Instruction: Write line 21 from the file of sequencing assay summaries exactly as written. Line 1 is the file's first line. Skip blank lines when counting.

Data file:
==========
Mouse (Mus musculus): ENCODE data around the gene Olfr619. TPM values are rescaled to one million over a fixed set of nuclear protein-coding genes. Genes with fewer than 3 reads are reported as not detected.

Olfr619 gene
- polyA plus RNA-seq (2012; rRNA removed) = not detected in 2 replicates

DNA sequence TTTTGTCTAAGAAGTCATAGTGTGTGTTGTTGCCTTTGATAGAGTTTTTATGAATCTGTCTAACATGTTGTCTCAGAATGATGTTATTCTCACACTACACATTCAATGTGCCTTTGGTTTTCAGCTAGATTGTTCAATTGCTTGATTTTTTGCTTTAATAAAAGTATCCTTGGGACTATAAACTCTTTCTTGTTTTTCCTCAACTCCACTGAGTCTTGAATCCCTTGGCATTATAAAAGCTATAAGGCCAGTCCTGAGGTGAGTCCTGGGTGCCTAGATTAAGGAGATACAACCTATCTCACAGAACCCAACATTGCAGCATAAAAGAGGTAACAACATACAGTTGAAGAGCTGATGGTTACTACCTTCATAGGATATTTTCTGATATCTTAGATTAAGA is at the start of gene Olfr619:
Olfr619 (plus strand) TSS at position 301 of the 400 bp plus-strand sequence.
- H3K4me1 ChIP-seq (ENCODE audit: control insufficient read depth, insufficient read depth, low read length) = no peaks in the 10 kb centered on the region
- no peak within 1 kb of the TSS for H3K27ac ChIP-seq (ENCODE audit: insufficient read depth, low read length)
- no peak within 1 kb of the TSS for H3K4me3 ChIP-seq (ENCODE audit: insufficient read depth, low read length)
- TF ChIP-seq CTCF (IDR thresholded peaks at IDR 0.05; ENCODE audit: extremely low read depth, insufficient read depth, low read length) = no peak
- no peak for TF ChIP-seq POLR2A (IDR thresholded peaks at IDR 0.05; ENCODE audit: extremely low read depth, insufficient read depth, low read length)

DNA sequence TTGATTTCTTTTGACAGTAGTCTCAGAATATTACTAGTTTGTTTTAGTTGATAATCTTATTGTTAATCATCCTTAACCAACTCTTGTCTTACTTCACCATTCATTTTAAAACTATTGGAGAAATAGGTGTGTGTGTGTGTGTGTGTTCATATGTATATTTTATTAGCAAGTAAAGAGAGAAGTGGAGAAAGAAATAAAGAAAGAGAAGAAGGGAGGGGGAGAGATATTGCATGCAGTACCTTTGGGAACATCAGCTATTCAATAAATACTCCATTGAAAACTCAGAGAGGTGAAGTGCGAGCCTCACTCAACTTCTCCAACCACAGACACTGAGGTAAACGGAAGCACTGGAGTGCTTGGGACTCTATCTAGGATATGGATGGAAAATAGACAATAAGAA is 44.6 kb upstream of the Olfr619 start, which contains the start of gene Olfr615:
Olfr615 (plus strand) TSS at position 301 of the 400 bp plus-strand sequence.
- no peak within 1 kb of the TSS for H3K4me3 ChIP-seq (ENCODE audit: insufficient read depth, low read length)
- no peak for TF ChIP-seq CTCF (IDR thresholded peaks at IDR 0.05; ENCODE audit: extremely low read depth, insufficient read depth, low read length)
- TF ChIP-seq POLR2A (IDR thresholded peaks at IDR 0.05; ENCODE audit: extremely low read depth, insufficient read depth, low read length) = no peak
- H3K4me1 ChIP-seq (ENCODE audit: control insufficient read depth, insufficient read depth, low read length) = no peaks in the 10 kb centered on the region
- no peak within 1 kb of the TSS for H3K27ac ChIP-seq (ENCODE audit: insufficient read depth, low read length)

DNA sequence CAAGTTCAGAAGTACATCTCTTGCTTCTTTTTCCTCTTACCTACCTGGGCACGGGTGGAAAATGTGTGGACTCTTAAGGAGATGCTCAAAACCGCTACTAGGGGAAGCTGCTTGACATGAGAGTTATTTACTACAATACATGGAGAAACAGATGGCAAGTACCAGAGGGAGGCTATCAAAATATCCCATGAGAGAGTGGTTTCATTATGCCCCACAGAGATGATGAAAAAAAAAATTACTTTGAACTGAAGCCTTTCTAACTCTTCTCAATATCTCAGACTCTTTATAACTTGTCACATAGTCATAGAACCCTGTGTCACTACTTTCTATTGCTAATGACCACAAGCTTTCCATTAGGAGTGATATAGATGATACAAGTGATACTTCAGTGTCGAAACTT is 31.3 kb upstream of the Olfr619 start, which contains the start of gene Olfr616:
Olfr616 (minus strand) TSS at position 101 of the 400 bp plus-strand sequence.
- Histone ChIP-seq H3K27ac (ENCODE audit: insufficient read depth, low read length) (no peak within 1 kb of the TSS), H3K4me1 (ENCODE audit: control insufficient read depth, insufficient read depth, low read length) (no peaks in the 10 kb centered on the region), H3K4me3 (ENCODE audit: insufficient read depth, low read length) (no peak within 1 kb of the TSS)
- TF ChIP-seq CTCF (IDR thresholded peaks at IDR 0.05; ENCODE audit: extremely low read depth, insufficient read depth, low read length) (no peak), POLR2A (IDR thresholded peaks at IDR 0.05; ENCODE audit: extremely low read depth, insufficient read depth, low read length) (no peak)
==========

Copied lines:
- TF ChIP-seq CTCF (IDR thresholded peaks at IDR 0.05; ENCODE audit: extremely low read depth, insufficient read depth, low read length) (no peak), POLR2A (IDR thresholded peaks at IDR 0.05; ENCODE audit: extremely low read depth, insufficient read depth, low read length) (no peak)